Perchlorate residues can be encountered within fume hoods and exhaust ductwork of laboratories in which perchlorate or perchloric acid is used. Perchlorate residues can be identified in the field using methylene blue solution, which forms a violet precipitate after reacting with the perchlorate ion. In addition to field testing, perchlorate residues can be detected by laboratory analysis of wipe samples. Best management practices for laboratory cleaning include drenching with water following use to remove potential residues, and the disposal of solutions by dilution in copious amounts of water.
Perchlorates have also been identified as a contaminant in soil and groundwater in Massachusetts, and as an Emerging Contaminant by the US EPA. Perchlorates are also naturally occurring compounds that have been detected at low concentrations in arid areas and on Mars. Perchlorates are extremely soluble in water, making them relatively easy to remove in laboratory conditions; however the solubility makes cleanup of perchlorates in the environment difficult because they do not readily degrade.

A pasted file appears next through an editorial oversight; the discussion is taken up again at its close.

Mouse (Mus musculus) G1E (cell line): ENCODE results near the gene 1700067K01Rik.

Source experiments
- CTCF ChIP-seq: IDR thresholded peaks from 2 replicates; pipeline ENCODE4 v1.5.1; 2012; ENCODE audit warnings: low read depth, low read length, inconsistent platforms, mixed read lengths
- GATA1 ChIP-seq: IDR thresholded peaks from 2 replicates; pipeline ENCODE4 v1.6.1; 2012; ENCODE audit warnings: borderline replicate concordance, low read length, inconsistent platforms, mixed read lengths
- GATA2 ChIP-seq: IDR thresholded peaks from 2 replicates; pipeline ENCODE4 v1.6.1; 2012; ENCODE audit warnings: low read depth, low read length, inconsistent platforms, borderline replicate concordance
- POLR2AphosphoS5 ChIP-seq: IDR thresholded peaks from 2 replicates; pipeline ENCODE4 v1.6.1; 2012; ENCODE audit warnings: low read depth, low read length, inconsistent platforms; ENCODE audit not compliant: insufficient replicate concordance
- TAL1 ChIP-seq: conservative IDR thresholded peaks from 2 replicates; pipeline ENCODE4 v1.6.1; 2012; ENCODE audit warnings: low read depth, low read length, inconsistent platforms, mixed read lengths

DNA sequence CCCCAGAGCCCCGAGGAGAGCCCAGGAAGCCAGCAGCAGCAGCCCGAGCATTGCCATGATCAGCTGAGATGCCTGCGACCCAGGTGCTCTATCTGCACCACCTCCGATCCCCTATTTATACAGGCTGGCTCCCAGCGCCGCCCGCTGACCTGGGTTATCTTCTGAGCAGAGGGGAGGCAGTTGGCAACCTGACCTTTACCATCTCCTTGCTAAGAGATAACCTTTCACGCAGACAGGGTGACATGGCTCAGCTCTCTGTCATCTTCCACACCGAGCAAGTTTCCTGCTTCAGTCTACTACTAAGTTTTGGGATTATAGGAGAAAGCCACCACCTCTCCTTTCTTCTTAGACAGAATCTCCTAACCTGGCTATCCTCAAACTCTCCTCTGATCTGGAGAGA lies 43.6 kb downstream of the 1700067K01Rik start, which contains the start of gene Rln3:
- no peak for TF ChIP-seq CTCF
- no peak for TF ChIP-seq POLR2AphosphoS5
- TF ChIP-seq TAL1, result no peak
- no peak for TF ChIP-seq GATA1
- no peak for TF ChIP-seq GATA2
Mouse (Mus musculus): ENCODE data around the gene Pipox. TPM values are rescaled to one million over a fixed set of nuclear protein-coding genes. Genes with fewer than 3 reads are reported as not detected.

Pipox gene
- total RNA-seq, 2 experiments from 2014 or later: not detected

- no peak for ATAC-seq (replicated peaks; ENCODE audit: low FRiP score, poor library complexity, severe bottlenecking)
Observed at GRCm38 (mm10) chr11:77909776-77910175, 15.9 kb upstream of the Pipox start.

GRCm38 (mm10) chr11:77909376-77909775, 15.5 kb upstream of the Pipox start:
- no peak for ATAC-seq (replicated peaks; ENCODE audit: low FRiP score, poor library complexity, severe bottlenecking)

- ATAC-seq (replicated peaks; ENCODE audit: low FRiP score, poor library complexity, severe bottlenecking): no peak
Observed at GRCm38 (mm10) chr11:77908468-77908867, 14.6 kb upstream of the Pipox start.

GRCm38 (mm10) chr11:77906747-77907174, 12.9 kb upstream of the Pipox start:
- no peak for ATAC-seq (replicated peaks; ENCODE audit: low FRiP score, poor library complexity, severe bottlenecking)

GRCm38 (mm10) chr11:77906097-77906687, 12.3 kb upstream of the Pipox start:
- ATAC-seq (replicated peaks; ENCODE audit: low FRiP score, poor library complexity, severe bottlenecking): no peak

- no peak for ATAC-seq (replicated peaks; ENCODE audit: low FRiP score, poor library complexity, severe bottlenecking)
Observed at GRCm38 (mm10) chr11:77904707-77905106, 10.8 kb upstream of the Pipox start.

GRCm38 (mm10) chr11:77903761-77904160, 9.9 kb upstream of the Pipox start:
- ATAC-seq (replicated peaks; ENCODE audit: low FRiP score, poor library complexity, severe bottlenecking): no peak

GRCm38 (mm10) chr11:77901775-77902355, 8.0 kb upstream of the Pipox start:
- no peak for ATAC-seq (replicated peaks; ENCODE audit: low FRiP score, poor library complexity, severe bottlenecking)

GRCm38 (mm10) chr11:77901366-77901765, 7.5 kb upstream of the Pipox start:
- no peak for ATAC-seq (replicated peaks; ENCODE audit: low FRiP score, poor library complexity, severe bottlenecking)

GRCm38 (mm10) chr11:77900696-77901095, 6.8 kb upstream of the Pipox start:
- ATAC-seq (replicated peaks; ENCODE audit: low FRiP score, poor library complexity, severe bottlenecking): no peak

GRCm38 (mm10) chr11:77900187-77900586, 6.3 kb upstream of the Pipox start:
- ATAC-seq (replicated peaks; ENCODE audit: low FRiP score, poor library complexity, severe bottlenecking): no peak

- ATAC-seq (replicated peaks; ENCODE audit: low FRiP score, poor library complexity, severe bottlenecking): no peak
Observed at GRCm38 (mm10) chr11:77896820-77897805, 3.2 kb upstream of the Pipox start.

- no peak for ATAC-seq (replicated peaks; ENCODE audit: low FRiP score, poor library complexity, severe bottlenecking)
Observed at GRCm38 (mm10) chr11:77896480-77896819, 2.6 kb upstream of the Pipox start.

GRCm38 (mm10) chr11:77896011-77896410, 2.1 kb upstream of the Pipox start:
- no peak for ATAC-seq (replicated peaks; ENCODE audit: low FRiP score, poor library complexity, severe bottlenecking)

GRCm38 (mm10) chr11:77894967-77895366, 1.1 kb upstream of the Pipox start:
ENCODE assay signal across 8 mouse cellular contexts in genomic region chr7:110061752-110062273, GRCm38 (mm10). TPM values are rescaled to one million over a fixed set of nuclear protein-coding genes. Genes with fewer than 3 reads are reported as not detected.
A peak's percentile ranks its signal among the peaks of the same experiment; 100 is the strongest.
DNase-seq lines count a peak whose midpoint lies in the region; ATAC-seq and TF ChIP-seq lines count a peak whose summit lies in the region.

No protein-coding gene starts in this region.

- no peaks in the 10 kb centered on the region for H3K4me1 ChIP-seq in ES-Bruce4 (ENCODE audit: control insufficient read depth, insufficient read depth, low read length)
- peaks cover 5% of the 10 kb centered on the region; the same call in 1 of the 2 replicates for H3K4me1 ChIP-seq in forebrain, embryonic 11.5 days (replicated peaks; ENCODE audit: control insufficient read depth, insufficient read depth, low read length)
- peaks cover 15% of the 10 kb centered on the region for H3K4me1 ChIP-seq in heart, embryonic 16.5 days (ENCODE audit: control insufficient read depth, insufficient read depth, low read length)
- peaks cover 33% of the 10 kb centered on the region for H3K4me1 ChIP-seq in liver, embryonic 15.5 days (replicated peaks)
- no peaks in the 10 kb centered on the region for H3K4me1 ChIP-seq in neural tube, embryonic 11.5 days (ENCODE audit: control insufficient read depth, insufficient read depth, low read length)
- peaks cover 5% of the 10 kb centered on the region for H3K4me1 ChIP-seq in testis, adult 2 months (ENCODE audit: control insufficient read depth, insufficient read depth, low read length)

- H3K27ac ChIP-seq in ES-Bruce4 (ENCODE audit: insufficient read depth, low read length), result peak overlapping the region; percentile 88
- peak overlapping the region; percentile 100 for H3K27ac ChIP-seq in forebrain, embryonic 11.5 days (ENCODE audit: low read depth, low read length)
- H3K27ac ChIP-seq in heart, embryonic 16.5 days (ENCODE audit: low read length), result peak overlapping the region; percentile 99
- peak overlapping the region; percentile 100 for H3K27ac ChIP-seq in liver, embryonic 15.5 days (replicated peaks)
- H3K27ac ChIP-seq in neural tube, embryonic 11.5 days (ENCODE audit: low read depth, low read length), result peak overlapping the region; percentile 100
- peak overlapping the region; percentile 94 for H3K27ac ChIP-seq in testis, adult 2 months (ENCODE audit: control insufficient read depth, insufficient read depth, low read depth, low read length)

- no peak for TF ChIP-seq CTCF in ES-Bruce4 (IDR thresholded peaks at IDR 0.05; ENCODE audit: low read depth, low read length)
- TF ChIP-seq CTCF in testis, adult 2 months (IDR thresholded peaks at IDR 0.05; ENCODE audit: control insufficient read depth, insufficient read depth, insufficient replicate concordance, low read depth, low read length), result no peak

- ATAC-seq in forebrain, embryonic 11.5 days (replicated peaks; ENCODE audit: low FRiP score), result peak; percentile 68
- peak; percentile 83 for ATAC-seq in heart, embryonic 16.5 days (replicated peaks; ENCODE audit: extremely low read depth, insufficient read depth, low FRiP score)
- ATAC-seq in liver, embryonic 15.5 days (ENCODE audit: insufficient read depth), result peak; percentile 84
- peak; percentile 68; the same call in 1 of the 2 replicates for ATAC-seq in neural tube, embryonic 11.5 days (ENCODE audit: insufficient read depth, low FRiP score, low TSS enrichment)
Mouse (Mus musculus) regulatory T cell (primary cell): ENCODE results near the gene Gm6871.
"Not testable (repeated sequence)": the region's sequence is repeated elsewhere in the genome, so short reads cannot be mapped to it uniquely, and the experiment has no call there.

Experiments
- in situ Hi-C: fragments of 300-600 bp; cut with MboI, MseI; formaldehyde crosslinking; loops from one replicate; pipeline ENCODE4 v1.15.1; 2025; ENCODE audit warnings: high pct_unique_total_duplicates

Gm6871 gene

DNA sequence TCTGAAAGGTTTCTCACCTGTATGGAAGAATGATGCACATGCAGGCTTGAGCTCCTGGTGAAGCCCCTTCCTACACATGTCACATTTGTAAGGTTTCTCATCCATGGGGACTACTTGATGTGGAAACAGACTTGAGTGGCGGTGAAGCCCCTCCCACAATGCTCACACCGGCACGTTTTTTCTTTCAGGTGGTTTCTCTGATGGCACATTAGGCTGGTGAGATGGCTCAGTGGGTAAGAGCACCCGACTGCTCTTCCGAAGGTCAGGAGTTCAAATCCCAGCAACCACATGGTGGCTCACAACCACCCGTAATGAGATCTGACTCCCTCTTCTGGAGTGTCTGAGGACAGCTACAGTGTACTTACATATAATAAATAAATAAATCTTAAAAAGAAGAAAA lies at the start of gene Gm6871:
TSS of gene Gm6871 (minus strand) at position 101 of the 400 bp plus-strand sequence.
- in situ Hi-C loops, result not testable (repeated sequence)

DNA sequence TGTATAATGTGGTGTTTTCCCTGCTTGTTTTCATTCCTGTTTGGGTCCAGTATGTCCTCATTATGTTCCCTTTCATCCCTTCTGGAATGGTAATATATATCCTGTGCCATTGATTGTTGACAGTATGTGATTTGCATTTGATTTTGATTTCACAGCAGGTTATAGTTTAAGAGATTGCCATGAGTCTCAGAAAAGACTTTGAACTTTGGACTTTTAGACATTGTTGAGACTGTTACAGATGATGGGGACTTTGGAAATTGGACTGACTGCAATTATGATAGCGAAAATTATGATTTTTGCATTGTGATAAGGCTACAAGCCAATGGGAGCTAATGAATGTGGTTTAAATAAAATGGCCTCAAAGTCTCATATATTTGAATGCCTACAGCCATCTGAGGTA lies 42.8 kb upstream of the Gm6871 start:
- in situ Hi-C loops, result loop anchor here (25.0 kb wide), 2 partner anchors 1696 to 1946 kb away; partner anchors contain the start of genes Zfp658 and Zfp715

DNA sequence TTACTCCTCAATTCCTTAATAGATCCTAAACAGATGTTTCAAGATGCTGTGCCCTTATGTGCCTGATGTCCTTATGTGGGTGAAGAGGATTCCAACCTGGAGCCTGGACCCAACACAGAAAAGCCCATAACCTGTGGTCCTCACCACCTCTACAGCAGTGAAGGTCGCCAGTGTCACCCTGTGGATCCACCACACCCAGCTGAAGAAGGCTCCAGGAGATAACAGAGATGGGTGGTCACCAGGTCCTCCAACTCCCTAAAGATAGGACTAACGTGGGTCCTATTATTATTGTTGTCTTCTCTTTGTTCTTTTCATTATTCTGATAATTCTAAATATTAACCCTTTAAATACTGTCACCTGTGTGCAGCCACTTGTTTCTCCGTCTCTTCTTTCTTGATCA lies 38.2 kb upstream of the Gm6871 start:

MA DEP Perchlorate Q&A: http://www.mass.gov/dep/toxics/pchlorqa.htm
US EPA: http://www.cluin.org/download/contaminantfocus/epa505f09005.pdf
Look for future engineering blogs about Industrial Hygiene topics including mercury, lead and heavy metals. Please contact Triumvirate’s engineering group for more information. We have Environmental Engineers ready to answer your questions.
By John Bailey, Environmental Compliance Advisor
Green remediation is the practice of considering environmental impacts of remediation activities at every stage of the remedial process in order to maximize the net environmental benefit of a cleanup. Considerations include selection of a remedy, energy requirements, efficiency of on-site activities, and reduction of impacts on surrounding areas. -US EPA, 2009
The goal of green remediation is to minimize the environmental impact of remedial activities, without compromising the effectiveness of the clean-up. This can be accomplished by reducing:
• Total energy use – fuel burning vehicles, shipment of materials and supplies (from the point of manufacture to the site), computers, lights heat and air conditioning at the office where reports are prepared, fuel or energy required to operate remediation system;
• Byproducts of remediation – CO2, heat, and other byproducts emitted as a result of vehicle use, remedial system operation, and sometime breakdown of contaminants.